A Guide to Osteoporosis – How to Prevent Bone loss?

What is Osteoporosis?

Our bones consist of tissues and they grow as we grow. Osteoporosis is the disease of bones in which bone density is lost. Healthy bones are denser than the ones affected by osteoporosis as it makes them porous.

Symptoms of Osteoporosis

There are no symptoms of bone weakness in the initial stage. Although you may start experiencing them when osteoporosis has already weakened the bones.

The signs of bone loss are back ache, loss of height, stooped posture, and bone fracture. People with weak bones have increased risk of fractures than healthy people.

Causes of Osteoporosis Disease

Age is a factor for decreasing bone mass as bone loss is faster than it it is renewed. Peak bone mass is reached as we reach 20 years of age after which the ratio of bone renewal to bone loss starts declining. Higher the bone mass you had in your youth, lower the chances of suffering from osteoporosis.

Risk Factors of Osteoporosis

A number of factors decide whether you will develop osteoporosis in future.

Unchangeable Factors

The unchangeable factors include sex, age, family history, race, and body frame size. All these factors are out of your control.

Women have more risk of developing osteoporosis as they lose more calcium in their lifetime. Age is another factor which declines bone mass as it increases. White and Asian people are more likely to suffer from bone problems.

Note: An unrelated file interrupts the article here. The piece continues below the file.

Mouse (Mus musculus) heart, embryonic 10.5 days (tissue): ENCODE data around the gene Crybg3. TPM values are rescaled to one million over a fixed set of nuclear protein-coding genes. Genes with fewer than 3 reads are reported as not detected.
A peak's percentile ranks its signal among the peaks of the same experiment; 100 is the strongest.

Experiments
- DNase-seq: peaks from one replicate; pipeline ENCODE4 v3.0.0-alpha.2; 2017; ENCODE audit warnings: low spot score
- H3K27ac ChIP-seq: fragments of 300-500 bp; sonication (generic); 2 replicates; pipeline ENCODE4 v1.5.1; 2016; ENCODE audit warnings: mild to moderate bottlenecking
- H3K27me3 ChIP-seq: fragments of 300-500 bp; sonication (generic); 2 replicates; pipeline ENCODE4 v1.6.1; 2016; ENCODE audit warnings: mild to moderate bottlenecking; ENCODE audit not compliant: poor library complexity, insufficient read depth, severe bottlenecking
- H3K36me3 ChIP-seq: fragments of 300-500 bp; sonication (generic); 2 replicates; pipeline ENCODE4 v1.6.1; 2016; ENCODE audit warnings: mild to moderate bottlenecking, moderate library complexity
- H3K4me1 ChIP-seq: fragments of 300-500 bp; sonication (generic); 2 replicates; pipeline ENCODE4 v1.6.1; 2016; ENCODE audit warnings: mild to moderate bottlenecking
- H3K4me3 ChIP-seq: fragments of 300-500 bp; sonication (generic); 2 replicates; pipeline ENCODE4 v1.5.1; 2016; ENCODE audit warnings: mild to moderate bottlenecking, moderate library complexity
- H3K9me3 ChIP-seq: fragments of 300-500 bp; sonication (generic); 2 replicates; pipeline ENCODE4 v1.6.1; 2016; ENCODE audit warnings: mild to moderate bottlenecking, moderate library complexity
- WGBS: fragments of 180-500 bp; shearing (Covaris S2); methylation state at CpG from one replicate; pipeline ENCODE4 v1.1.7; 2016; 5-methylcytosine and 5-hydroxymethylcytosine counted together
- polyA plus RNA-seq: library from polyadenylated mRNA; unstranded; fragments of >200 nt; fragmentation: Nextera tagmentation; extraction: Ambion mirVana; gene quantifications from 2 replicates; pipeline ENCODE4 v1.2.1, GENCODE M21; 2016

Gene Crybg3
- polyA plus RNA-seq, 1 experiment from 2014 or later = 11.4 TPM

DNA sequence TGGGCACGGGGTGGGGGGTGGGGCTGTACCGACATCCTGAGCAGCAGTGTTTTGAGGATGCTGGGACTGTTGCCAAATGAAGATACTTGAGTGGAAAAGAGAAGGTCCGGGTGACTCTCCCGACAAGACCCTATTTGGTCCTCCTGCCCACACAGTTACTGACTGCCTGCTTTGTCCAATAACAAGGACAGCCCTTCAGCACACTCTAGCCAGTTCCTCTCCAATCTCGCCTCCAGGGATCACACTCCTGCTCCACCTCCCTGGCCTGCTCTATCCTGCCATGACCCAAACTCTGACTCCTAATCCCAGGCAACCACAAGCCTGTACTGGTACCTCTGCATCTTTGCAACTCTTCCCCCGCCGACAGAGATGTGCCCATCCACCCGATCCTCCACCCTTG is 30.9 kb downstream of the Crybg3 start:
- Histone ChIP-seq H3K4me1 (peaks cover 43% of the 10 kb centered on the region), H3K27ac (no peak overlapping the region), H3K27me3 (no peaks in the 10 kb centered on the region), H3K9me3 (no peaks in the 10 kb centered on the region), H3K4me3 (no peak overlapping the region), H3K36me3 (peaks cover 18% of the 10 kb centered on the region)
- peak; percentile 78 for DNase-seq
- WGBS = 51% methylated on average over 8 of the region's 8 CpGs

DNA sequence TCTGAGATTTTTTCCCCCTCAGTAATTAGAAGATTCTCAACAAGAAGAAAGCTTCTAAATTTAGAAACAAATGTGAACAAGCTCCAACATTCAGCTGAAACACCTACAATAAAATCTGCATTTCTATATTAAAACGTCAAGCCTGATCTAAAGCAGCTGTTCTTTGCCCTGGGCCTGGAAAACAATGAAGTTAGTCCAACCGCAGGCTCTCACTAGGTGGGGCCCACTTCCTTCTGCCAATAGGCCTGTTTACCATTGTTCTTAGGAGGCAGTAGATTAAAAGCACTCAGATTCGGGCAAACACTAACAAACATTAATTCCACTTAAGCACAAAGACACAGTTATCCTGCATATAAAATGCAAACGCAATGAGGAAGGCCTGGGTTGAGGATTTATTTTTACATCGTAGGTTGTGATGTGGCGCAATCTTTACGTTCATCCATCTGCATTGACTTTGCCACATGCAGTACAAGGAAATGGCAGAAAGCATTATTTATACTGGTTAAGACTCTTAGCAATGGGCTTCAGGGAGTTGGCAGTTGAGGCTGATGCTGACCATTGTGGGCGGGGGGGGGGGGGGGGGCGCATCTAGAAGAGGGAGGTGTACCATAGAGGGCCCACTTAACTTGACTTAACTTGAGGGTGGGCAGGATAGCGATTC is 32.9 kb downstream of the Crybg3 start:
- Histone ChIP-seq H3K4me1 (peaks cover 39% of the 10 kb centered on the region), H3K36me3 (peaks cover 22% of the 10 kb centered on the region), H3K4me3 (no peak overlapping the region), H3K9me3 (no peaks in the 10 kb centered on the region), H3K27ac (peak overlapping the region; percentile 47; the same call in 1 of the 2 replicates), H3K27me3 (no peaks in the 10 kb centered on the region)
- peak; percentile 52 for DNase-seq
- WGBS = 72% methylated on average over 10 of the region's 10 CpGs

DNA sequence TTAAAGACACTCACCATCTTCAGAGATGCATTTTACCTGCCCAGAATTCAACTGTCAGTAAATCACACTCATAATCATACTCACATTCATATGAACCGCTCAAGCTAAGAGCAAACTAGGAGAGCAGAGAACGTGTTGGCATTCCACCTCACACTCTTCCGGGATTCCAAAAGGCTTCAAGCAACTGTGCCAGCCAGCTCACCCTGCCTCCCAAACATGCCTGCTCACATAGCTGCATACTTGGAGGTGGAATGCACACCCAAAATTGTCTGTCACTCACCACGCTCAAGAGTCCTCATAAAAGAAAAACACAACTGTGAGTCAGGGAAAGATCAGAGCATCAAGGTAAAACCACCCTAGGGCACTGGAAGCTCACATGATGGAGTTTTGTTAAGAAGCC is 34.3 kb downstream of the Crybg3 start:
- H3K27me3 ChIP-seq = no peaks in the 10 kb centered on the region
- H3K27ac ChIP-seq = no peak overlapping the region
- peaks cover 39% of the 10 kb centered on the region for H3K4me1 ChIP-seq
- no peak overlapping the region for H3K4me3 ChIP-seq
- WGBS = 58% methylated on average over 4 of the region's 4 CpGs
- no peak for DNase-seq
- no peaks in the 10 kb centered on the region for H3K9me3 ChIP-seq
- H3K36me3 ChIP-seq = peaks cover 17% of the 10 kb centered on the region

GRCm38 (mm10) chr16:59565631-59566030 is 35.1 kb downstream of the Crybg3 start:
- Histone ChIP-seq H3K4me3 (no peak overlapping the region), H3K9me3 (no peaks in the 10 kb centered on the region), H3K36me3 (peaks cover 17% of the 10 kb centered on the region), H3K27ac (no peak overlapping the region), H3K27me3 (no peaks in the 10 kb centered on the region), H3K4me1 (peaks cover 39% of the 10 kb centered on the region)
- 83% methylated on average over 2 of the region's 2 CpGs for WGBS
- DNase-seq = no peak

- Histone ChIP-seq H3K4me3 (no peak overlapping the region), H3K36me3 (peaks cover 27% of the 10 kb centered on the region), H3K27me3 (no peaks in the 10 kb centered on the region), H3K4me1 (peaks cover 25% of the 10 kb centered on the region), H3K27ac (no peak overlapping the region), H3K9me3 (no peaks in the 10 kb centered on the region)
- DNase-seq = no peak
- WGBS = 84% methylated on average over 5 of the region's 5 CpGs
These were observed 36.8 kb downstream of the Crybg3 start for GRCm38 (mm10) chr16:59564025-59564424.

Having osteoporosis in family history also increases your chances of suffering from it. Moreover, people having small body frames do not have much to draw from in older age. This makes them have bone problems in future.

Hormonal Problems

Hormones have an effect on triggering osteoporosis. Women having little estrogen at menopause are likely to develop osteoporosis. Likewise, men have reduced testosterone levels as they age which also puts them at risk of osteoporosis.

Having thyroid hormone production in excess also increases the risk of having bone loss. Overactive adrenal glands are also linked with increased risk osteoporosis.

Dietary Factors

Low calcium intake increases your risk of developing osteoporosis. Low calcium reserves diminishes bone mass and increases the risk of fractures. Also, restricted diet and not getting enough nutrition can develop osteoporosis.

Moreover, the ability to absorb nutrients decreases after a gastrointestinal surgery. The surgery will also reduce calcium absorption resulting in bone loss.

Lifestyle Factors

A sedentary lifestyle increases the likelihood of developing bone problems. Running, walking, jumping, and weight balancing exercises are all beneficial for bone health. Excessive alcohol consumption is also bad for your bones. Moreover, the use of tobacco is also harmful for your bones.

How Common is Osteoporosis?

Osteoporosis is more common in females than in men. It was reported that around 54 million people suffer from osteoporosis in the United States. Both men and women are at risk of breaking bones after the age of 50 although it is more common for women.

How is Osteoporosis Diagnosed?

A simple X-ray can indicate bone loss as weak bones are lighter than normal. Unfortunately, an X-ray detects osteoporosis only after the bones have been affected 30%. Therefore, relying in an X-ray for determining bone density is not a good way.

Another test to diagnose bone density is the dual energy X-ray absorptiometry scan. This test takes only 5 to 15 minutes and measures hip bone density, forearm, and the spine bone density accurately. The bone density test is required to know the condition of bones.

People aged over 65 should have the test. Also, women under the age of 65 and having increased risk of osteoporosis should have the test done. Also, the test is recommended for women having fractures and going through the postmenopausal phase.